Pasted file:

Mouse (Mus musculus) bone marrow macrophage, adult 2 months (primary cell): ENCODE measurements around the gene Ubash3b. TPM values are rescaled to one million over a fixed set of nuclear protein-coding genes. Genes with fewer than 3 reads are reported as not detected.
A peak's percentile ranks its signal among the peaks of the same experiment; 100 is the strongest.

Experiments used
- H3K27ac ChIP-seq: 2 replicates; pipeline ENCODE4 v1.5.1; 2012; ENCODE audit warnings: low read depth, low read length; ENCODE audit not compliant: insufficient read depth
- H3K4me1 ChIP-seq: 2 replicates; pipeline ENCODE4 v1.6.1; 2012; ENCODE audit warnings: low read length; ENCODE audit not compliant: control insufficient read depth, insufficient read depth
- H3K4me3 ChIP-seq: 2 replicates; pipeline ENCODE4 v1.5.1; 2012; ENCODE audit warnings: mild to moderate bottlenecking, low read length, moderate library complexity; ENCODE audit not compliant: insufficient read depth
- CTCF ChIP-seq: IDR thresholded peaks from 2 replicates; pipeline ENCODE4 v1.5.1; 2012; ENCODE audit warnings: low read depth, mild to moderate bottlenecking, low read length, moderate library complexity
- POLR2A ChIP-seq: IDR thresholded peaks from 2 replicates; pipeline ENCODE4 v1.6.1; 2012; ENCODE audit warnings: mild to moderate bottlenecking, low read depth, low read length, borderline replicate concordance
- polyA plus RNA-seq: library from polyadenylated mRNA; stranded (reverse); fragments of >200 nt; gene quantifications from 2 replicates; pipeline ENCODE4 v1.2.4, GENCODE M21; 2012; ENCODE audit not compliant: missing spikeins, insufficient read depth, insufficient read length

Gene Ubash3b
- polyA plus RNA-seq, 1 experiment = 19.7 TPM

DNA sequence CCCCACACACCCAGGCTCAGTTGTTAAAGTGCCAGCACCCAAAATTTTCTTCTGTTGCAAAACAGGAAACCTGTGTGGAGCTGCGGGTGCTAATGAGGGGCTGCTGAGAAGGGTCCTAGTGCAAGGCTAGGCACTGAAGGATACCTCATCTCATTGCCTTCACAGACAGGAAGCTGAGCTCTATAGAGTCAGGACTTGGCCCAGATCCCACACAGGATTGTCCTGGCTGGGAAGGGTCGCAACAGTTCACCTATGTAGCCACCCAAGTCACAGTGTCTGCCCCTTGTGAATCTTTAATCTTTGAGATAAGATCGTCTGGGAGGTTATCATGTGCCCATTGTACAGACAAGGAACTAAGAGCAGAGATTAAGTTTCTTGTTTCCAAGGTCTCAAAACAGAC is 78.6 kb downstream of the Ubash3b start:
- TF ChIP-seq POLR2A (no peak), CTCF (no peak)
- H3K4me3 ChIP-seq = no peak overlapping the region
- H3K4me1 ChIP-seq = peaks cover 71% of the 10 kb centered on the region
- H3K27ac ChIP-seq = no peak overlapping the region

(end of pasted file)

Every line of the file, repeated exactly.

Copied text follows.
Mouse (Mus musculus) bone marrow macrophage, adult 2 months (primary cell): ENCODE measurements around the gene Ubash3b. TPM values are rescaled to one million over a fixed set of nuclear protein-coding genes. Genes with fewer than 3 reads are reported as not detected.
A peak's percentile ranks its signal among the peaks of the same experiment; 100 is the strongest.

Experiments used
- H3K27ac ChIP-seq: 2 replicates; pipeline ENCODE4 v1.5.1; 2012; ENCODE audit warnings: low read depth, low read length; ENCODE audit not compliant: insufficient read depth
- H3K4me1 ChIP-seq: 2 replicates; pipeline ENCODE4 v1.6.1; 2012; ENCODE audit warnings: low read length; ENCODE audit not compliant: control insufficient read depth, insufficient read depth
- H3K4me3 ChIP-seq: 2 replicates; pipeline ENCODE4 v1.5.1; 2012; ENCODE audit warnings: mild to moderate bottlenecking, low read length, moderate library complexity; ENCODE audit not compliant: insufficient read depth
- CTCF ChIP-seq: IDR thresholded peaks from 2 replicates; pipeline ENCODE4 v1.5.1; 2012; ENCODE audit warnings: low read depth, mild to moderate bottlenecking, low read length, moderate library complexity
- POLR2A ChIP-seq: IDR thresholded peaks from 2 replicates; pipeline ENCODE4 v1.6.1; 2012; ENCODE audit warnings: mild to moderate bottlenecking, low read depth, low read length, borderline replicate concordance
- polyA plus RNA-seq: library from polyadenylated mRNA; stranded (reverse); fragments of >200 nt; gene quantifications from 2 replicates; pipeline ENCODE4 v1.2.4, GENCODE M21; 2012; ENCODE audit not compliant: missing spikeins, insufficient read depth, insufficient read length

Gene Ubash3b
- polyA plus RNA-seq, 1 experiment = 19.7 TPM

DNA sequence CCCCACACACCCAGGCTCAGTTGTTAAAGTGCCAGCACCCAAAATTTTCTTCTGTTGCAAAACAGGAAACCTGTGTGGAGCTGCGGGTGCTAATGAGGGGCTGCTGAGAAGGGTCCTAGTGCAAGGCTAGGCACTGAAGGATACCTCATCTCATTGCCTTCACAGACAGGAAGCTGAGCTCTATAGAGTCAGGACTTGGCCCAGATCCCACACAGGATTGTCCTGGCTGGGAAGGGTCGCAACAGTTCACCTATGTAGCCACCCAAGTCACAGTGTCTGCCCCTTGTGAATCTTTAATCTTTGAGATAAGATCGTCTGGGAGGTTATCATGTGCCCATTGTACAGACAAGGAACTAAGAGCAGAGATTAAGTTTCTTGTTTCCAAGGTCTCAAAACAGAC is 78.6 kb downstream of the Ubash3b start:
- TF ChIP-seq POLR2A (no peak), CTCF (no peak)
- H3K4me3 ChIP-seq = no peak overlapping the region
- H3K4me1 ChIP-seq = peaks cover 71% of the 10 kb centered on the region
- H3K27ac ChIP-seq = no peak overlapping the region